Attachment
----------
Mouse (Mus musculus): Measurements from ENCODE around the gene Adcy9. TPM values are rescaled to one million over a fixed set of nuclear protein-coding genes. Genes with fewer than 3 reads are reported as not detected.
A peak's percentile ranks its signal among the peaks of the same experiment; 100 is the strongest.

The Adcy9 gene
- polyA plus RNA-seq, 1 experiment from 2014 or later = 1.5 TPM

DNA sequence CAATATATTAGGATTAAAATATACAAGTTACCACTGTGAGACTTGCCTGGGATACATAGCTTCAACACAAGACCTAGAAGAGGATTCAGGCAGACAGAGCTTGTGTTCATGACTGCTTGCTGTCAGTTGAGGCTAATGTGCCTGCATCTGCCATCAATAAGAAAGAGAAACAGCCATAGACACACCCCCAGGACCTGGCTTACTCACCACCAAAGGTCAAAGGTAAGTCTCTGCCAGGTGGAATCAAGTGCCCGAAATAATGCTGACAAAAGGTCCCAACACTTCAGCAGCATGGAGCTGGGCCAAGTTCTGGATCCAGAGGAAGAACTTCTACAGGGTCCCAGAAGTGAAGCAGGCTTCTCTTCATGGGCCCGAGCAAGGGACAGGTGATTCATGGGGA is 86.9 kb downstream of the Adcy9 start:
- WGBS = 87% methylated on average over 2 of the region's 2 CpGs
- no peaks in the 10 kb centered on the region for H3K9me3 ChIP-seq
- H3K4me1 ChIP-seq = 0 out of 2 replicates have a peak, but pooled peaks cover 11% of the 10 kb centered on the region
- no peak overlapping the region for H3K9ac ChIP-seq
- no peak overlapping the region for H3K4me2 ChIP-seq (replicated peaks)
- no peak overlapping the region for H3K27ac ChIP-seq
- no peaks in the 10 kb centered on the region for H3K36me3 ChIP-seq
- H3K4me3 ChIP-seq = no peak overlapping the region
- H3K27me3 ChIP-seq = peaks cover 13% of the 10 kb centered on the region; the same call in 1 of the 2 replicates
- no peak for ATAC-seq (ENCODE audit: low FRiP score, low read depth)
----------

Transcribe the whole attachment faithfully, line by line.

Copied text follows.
Mouse (Mus musculus): Measurements from ENCODE around the gene Adcy9. TPM values are rescaled to one million over a fixed set of nuclear protein-coding genes. Genes with fewer than 3 reads are reported as not detected.
A peak's percentile ranks its signal among the peaks of the same experiment; 100 is the strongest.

The Adcy9 gene
- polyA plus RNA-seq, 1 experiment from 2014 or later = 1.5 TPM

DNA sequence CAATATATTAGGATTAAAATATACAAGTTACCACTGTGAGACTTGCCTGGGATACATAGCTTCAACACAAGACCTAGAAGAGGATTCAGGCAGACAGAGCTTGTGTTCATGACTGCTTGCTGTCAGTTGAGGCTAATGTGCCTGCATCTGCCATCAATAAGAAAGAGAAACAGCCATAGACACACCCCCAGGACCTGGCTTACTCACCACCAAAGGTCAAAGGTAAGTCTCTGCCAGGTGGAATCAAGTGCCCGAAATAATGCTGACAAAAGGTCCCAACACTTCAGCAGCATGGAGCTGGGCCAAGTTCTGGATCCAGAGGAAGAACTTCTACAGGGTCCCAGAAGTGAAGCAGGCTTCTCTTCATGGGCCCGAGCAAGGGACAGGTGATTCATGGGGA is 86.9 kb downstream of the Adcy9 start:
- WGBS = 87% methylated on average over 2 of the region's 2 CpGs
- no peaks in the 10 kb centered on the region for H3K9me3 ChIP-seq
- H3K4me1 ChIP-seq = 0 out of 2 replicates have a peak, but pooled peaks cover 11% of the 10 kb centered on the region
- no peak overlapping the region for H3K9ac ChIP-seq
- no peak overlapping the region for H3K4me2 ChIP-seq (replicated peaks)
- no peak overlapping the region for H3K27ac ChIP-seq
- no peaks in the 10 kb centered on the region for H3K36me3 ChIP-seq
- H3K4me3 ChIP-seq = no peak overlapping the region
- H3K27me3 ChIP-seq = peaks cover 13% of the 10 kb centered on the region; the same call in 1 of the 2 replicates
- no peak for ATAC-seq (ENCODE audit: low FRiP score, low read depth)